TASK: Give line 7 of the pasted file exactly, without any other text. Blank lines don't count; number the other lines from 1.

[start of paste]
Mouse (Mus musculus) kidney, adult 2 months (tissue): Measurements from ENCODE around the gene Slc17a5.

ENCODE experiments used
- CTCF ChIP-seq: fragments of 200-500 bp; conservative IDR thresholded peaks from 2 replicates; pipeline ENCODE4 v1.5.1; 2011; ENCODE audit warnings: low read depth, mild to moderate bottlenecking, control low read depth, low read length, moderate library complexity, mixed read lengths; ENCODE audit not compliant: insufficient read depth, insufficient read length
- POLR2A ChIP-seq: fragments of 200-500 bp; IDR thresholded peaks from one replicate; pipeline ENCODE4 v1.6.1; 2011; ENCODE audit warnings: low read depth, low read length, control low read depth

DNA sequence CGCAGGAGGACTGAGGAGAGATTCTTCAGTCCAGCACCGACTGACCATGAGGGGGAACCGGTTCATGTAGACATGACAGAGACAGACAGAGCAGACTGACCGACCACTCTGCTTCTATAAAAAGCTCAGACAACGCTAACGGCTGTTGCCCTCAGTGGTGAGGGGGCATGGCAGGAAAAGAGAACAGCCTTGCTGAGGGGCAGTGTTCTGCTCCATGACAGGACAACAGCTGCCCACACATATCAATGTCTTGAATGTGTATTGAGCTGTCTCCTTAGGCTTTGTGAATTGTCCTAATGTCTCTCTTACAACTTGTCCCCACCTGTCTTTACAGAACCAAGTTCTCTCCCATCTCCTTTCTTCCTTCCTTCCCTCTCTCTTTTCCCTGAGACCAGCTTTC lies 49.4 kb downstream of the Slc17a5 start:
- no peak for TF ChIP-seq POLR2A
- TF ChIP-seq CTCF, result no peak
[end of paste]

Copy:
- TF ChIP-seq CTCF, result no peak